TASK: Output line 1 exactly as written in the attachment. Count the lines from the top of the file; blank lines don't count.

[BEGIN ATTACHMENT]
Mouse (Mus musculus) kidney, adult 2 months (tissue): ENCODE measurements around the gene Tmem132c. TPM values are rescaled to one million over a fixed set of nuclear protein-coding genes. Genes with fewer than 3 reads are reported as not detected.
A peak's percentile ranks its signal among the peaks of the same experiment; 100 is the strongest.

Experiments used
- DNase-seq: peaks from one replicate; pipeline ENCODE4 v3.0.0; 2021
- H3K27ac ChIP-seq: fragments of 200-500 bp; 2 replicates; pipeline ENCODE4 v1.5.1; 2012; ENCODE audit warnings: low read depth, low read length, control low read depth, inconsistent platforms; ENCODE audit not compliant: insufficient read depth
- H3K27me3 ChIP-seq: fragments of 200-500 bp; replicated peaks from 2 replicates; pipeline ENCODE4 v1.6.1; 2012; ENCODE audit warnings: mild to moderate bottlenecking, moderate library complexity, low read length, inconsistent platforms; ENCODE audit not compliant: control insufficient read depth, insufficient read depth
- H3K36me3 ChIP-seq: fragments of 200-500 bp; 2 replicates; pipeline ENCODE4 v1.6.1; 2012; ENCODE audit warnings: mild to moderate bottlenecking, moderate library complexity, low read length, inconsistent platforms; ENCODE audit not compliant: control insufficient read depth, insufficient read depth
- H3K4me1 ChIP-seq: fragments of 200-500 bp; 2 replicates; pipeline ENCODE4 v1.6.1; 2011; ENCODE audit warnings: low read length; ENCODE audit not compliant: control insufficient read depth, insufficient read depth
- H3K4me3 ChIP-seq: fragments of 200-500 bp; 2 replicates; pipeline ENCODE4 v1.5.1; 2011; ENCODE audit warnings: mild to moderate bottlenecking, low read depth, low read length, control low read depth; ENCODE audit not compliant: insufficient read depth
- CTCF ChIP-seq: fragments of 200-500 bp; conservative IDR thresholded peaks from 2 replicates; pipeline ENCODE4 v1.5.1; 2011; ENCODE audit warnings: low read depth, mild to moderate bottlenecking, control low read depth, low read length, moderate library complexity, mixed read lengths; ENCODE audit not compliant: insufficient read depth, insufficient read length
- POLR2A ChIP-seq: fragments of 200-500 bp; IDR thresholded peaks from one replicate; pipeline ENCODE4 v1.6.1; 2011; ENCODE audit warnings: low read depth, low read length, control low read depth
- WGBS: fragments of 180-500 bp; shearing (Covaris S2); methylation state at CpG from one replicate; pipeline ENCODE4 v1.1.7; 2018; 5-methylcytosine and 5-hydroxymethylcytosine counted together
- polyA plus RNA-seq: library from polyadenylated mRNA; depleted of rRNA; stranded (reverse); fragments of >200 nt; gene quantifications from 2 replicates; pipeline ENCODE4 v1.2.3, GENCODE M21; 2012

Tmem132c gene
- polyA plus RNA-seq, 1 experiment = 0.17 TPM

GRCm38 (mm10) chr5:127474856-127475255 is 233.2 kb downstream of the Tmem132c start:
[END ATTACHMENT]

Mouse (Mus musculus) kidney, adult 2 months (tissue): ENCODE measurements around the gene Tmem132c. TPM values are rescaled to one million over a fixed set of nuclear protein-coding genes. Genes with fewer than 3 reads are reported as not detected.